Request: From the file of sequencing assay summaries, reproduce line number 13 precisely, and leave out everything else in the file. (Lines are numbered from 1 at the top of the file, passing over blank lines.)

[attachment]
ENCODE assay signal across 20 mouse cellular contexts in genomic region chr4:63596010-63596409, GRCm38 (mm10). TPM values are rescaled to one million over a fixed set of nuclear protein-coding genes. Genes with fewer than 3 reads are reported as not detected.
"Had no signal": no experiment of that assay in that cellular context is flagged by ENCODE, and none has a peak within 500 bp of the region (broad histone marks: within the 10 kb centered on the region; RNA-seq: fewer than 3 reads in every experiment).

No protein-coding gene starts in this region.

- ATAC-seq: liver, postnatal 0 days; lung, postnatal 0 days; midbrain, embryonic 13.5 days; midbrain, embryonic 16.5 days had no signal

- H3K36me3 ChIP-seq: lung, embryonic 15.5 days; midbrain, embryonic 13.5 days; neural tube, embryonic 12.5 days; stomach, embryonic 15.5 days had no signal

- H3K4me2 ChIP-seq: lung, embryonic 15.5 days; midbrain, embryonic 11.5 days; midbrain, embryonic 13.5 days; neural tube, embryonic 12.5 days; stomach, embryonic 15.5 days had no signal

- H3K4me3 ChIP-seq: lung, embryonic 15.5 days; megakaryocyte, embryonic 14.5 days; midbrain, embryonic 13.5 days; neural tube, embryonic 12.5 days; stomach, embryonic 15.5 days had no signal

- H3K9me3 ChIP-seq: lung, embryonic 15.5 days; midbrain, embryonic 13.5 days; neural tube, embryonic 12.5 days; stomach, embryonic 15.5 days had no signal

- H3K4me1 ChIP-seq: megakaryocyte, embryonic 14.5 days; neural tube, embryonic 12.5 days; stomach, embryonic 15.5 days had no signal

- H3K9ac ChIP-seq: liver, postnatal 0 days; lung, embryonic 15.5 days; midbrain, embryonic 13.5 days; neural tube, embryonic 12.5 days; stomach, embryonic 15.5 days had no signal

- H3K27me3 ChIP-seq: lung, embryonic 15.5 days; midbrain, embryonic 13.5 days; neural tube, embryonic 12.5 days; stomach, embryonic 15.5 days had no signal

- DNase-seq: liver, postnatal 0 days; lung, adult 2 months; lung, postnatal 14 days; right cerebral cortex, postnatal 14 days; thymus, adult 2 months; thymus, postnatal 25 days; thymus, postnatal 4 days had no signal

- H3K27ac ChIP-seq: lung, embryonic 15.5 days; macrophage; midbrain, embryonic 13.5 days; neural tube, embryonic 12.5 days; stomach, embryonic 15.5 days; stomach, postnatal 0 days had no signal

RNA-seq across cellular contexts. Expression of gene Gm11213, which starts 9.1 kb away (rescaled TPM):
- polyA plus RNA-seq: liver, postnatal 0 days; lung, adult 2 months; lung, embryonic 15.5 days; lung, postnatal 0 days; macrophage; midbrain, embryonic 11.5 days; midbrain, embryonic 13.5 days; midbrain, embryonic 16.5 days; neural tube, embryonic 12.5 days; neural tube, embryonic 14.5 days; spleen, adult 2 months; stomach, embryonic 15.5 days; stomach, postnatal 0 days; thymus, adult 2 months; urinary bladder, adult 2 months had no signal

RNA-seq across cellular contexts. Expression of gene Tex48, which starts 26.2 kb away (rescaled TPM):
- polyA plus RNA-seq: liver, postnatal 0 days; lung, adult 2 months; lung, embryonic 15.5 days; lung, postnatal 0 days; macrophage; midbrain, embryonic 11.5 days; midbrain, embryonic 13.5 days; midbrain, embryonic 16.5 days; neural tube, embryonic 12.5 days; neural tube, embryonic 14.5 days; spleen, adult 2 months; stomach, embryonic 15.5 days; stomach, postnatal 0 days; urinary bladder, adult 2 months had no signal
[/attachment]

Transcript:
- H3K27ac ChIP-seq: lung, embryonic 15.5 days; macrophage; midbrain, embryonic 13.5 days; neural tube, embryonic 12.5 days; stomach, embryonic 15.5 days; stomach, postnatal 0 days had no signal